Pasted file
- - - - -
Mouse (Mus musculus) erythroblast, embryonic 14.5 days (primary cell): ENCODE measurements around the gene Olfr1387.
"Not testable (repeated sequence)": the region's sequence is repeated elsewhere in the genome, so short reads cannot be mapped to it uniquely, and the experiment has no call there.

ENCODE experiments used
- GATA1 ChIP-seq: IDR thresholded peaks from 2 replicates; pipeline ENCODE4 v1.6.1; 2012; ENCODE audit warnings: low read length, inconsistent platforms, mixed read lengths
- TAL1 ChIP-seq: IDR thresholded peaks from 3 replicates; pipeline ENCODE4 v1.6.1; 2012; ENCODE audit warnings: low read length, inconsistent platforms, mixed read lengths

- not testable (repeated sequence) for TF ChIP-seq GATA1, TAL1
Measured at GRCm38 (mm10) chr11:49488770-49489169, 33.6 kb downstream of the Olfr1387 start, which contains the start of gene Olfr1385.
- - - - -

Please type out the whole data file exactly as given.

Mouse (Mus musculus) erythroblast, embryonic 14.5 days (primary cell): ENCODE measurements around the gene Olfr1387.
"Not testable (repeated sequence)": the region's sequence is repeated elsewhere in the genome, so short reads cannot be mapped to it uniquely, and the experiment has no call there.

ENCODE experiments used
- GATA1 ChIP-seq: IDR thresholded peaks from 2 replicates; pipeline ENCODE4 v1.6.1; 2012; ENCODE audit warnings: low read length, inconsistent platforms, mixed read lengths
- TAL1 ChIP-seq: IDR thresholded peaks from 3 replicates; pipeline ENCODE4 v1.6.1; 2012; ENCODE audit warnings: low read length, inconsistent platforms, mixed read lengths

- not testable (repeated sequence) for TF ChIP-seq GATA1, TAL1
Measured at GRCm38 (mm10) chr11:49488770-49489169, 33.6 kb downstream of the Olfr1387 start, which contains the start of gene Olfr1385.